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Understanding the driving factors (precipitation variation, land use changes and check dams) and mechanisms behind the changes in sediment load of a Loess watershed, China
  • Xiang Zhang,
  • Dongli She,
  • Guangbo Wang
Xiang Zhang
State Key Laboratory of Soil Erosion and Dryland Farming on the Loess Plateau
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Dongli She
Key Laboratory of Efficient Irrigation-Drainage and Agricultural Soil-Water Environment in Southern China, Ministry of Education
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Guangbo Wang
Key Laboratory of Efficient Irrigation-Drainage and Agricultural Soil-Water Environment in Southern China, Ministry of Education
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Abstract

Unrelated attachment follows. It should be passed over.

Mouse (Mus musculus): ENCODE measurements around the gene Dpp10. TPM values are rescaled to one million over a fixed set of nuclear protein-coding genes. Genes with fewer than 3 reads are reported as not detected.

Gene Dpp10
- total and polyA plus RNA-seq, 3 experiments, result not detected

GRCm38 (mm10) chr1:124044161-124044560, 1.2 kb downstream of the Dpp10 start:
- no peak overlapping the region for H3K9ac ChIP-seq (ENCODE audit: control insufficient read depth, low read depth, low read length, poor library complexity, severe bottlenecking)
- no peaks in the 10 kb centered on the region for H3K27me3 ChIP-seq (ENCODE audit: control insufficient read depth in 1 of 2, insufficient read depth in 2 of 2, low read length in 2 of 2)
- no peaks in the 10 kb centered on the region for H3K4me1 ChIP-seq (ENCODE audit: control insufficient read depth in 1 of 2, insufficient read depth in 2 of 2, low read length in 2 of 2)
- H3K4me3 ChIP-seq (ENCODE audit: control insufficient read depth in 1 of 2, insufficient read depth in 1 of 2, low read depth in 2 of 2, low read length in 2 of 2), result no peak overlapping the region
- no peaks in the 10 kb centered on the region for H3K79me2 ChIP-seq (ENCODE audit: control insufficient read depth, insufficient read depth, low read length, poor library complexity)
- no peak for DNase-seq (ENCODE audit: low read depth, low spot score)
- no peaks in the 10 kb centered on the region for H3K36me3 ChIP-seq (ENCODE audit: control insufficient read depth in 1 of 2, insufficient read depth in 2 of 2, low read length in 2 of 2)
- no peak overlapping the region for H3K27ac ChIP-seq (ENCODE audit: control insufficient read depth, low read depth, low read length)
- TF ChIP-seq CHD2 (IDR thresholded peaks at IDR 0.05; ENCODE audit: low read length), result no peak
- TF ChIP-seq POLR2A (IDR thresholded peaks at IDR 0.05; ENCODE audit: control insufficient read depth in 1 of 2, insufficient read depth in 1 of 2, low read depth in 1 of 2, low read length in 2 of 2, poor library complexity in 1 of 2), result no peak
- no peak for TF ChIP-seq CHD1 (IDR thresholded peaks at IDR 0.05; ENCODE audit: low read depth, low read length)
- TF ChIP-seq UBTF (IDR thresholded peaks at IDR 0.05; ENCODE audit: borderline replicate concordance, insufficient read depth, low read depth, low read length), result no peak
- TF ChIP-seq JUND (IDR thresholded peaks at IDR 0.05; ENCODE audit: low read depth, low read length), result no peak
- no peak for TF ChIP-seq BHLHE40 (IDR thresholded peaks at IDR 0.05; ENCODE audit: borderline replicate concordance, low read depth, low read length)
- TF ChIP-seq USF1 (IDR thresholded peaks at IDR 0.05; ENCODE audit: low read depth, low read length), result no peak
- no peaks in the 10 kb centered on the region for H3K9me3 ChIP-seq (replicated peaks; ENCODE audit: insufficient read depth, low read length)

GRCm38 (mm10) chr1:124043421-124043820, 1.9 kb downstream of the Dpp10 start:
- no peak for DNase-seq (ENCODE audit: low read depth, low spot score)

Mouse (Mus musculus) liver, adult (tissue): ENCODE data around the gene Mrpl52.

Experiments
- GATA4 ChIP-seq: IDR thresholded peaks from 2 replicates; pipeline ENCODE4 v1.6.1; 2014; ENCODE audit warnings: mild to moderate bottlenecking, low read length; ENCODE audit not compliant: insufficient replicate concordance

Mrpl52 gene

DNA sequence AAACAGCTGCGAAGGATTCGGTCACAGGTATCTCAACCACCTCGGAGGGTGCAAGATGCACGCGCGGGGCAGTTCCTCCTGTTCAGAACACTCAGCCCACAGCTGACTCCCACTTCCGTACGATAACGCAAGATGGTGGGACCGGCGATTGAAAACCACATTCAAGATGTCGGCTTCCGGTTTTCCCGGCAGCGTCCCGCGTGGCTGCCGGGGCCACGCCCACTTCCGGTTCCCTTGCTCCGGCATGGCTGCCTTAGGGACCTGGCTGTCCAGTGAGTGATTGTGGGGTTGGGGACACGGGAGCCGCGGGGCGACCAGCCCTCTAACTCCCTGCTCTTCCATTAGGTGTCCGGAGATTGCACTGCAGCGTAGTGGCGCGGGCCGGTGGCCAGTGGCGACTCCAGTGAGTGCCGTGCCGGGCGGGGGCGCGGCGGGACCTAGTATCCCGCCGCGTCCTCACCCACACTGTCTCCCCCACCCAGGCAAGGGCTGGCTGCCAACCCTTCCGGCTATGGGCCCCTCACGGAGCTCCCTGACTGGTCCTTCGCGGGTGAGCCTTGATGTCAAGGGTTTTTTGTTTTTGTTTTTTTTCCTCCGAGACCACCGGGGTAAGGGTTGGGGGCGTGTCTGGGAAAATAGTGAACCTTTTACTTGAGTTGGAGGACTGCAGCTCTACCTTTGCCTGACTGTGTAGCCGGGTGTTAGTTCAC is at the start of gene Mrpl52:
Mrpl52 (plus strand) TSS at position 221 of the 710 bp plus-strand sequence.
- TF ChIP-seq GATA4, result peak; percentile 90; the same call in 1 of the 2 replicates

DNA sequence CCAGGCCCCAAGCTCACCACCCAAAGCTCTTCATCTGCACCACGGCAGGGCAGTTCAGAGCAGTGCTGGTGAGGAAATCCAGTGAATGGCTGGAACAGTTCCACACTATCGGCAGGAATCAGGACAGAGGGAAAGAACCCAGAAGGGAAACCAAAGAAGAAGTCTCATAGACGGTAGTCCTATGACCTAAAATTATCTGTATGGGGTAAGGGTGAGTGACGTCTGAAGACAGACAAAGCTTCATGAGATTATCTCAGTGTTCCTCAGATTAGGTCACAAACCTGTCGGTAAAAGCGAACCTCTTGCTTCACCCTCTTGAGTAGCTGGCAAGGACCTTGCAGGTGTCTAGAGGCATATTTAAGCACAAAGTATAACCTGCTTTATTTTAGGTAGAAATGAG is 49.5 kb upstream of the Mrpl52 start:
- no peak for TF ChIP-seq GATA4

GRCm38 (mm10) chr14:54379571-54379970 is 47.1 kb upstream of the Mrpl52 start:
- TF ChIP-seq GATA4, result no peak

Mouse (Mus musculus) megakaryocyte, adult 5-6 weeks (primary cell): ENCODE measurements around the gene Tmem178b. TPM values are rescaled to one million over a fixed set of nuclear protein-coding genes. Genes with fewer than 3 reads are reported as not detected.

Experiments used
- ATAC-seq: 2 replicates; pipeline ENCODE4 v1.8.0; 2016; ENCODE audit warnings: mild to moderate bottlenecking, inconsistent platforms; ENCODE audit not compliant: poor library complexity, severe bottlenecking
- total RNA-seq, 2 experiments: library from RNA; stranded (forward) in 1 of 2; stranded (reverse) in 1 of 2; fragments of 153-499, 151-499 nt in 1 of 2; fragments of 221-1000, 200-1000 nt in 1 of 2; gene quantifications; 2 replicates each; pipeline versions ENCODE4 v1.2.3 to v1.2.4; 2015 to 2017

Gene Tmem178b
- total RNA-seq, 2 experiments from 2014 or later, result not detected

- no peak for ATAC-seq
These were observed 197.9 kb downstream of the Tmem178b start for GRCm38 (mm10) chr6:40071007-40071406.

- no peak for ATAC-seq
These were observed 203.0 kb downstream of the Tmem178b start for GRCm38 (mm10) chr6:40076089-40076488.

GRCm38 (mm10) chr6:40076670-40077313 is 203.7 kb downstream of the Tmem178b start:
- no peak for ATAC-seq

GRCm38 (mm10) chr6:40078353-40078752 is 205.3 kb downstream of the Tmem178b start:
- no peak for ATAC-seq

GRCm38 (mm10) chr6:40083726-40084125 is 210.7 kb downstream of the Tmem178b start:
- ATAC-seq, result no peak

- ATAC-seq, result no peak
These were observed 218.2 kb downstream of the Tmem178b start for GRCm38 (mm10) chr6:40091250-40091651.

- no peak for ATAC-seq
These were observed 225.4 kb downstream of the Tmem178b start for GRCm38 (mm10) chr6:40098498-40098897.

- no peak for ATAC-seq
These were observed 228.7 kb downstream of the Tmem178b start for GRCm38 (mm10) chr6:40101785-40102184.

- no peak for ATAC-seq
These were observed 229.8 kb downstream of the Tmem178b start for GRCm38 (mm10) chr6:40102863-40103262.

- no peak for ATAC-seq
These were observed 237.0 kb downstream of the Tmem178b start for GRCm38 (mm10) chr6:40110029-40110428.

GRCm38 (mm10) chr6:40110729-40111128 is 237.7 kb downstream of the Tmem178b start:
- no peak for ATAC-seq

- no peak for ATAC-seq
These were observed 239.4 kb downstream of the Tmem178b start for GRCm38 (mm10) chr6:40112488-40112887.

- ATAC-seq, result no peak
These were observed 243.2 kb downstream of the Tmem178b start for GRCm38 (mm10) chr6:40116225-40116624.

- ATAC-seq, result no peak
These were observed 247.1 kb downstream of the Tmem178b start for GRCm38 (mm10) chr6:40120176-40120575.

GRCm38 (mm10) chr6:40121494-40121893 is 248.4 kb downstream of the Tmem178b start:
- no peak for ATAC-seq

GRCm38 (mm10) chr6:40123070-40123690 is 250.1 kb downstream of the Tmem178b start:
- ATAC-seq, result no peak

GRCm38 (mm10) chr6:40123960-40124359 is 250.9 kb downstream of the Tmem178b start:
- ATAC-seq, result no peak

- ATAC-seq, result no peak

Soil and water conservation measures, especially reforestation and check dam construction, have been progressively implemented on the coarse sandy hilly catchment region of the Yellow River basin for several decades, and climate conditions are also dynamic. Therefore, it is very urgent to understand how the precipitation variation, land use changes and check dams affect soil erosion and sediment yield in a large watershed. The sediment delivery distributed (SEDD) model was employed to quantitatively identify the impacts of the three factors on soil erosion and sediment yield in the Kuye River watershed. Significant land use changes, with the conversion of arable land and bare land to vegetation cover and construction land, occurred in the study watershed from 1987 to 2016. In addition, 306 key dams were built in the watershed, with a total storage capacity of 316.64 Mm3, according to the statistical data of 2011. Hot spot analysis showed that the high-risk regions for soil erosion and sediment yield were mainly concentrated in the middle reaches of the watershed. The simulation results showed that the check dams were the dominant factor, reducing total sediment load by 53.77% in 2006. However, from 1987 to 2016, the contribution of these three factors (precipitation variation, land use changes and check dams) to sediment reduction was 29.10%, 40.09% and 30.81%, respectively, which indicated that all of them had significant influence on sediment load. The results can serve as a reference for watershed management and policy implementation.